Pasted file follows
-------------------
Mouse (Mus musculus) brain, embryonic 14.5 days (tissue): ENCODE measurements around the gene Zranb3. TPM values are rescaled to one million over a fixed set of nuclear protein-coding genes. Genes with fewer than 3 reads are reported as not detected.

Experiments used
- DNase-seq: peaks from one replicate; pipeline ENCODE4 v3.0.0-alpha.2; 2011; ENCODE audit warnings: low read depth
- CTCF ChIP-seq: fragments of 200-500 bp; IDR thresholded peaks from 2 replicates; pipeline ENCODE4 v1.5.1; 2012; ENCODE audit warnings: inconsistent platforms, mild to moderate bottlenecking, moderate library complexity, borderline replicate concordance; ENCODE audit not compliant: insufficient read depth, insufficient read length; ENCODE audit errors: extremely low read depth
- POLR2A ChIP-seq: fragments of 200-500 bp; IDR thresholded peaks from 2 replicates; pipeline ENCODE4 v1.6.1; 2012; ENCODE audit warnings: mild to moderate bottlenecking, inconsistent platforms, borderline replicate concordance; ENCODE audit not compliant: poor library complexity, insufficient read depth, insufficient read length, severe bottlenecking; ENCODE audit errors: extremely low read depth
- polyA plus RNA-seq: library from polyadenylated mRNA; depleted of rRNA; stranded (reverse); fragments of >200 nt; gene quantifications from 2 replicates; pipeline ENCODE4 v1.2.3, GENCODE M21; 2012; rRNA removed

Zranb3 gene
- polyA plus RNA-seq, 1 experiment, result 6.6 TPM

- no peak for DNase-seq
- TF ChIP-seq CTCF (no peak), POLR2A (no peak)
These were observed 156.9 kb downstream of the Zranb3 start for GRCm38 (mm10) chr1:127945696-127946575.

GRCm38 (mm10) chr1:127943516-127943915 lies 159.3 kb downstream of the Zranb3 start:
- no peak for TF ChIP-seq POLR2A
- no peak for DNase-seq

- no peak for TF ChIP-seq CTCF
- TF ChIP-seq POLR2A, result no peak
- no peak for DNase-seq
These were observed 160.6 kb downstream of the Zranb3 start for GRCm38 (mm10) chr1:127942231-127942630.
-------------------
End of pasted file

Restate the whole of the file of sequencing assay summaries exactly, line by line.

Mouse (Mus musculus) brain, embryonic 14.5 days (tissue): ENCODE measurements around the gene Zranb3. TPM values are rescaled to one million over a fixed set of nuclear protein-coding genes. Genes with fewer than 3 reads are reported as not detected.

Experiments used
- DNase-seq: peaks from one replicate; pipeline ENCODE4 v3.0.0-alpha.2; 2011; ENCODE audit warnings: low read depth
- CTCF ChIP-seq: fragments of 200-500 bp; IDR thresholded peaks from 2 replicates; pipeline ENCODE4 v1.5.1; 2012; ENCODE audit warnings: inconsistent platforms, mild to moderate bottlenecking, moderate library complexity, borderline replicate concordance; ENCODE audit not compliant: insufficient read depth, insufficient read length; ENCODE audit errors: extremely low read depth
- POLR2A ChIP-seq: fragments of 200-500 bp; IDR thresholded peaks from 2 replicates; pipeline ENCODE4 v1.6.1; 2012; ENCODE audit warnings: mild to moderate bottlenecking, inconsistent platforms, borderline replicate concordance; ENCODE audit not compliant: poor library complexity, insufficient read depth, insufficient read length, severe bottlenecking; ENCODE audit errors: extremely low read depth
- polyA plus RNA-seq: library from polyadenylated mRNA; depleted of rRNA; stranded (reverse); fragments of >200 nt; gene quantifications from 2 replicates; pipeline ENCODE4 v1.2.3, GENCODE M21; 2012; rRNA removed

Zranb3 gene
- polyA plus RNA-seq, 1 experiment, result 6.6 TPM

- no peak for DNase-seq
- TF ChIP-seq CTCF (no peak), POLR2A (no peak)
These were observed 156.9 kb downstream of the Zranb3 start for GRCm38 (mm10) chr1:127945696-127946575.

GRCm38 (mm10) chr1:127943516-127943915 lies 159.3 kb downstream of the Zranb3 start:
- no peak for TF ChIP-seq POLR2A
- no peak for DNase-seq

- no peak for TF ChIP-seq CTCF
- TF ChIP-seq POLR2A, result no peak
- no peak for DNase-seq
These were observed 160.6 kb downstream of the Zranb3 start for GRCm38 (mm10) chr1:127942231-127942630.